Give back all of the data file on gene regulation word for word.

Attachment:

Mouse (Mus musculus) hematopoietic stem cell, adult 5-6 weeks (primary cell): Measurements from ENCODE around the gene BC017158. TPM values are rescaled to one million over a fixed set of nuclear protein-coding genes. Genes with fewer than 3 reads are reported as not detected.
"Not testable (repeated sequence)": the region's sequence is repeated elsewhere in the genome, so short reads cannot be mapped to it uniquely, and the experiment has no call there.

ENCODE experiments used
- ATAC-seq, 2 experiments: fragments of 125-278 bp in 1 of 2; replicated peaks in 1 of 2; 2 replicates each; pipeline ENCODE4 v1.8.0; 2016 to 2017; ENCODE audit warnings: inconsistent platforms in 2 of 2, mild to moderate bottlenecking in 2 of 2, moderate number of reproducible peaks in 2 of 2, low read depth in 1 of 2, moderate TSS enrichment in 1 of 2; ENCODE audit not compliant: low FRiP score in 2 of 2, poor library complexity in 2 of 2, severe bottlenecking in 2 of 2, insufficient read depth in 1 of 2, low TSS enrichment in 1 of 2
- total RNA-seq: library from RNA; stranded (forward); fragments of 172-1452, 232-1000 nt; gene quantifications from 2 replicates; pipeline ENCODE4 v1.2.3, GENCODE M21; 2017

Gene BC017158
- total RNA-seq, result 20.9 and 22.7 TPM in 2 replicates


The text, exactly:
Mouse (Mus musculus) hematopoietic stem cell, adult 5-6 weeks (primary cell): Measurements from ENCODE around the gene BC017158. TPM values are rescaled to one million over a fixed set of nuclear protein-coding genes. Genes with fewer than 3 reads are reported as not detected.
"Not testable (repeated sequence)": the region's sequence is repeated elsewhere in the genome, so short reads cannot be mapped to it uniquely, and the experiment has no call there.

ENCODE experiments used
- ATAC-seq, 2 experiments: fragments of 125-278 bp in 1 of 2; replicated peaks in 1 of 2; 2 replicates each; pipeline ENCODE4 v1.8.0; 2016 to 2017; ENCODE audit warnings: inconsistent platforms in 2 of 2, mild to moderate bottlenecking in 2 of 2, moderate number of reproducible peaks in 2 of 2, low read depth in 1 of 2, moderate TSS enrichment in 1 of 2; ENCODE audit not compliant: low FRiP score in 2 of 2, poor library complexity in 2 of 2, severe bottlenecking in 2 of 2, insufficient read depth in 1 of 2, low TSS enrichment in 1 of 2
- total RNA-seq: library from RNA; stranded (forward); fragments of 172-1452, 232-1000 nt; gene quantifications from 2 replicates; pipeline ENCODE4 v1.2.3, GENCODE M21; 2017

Gene BC017158
- total RNA-seq, result 20.9 and 22.7 TPM in 2 replicates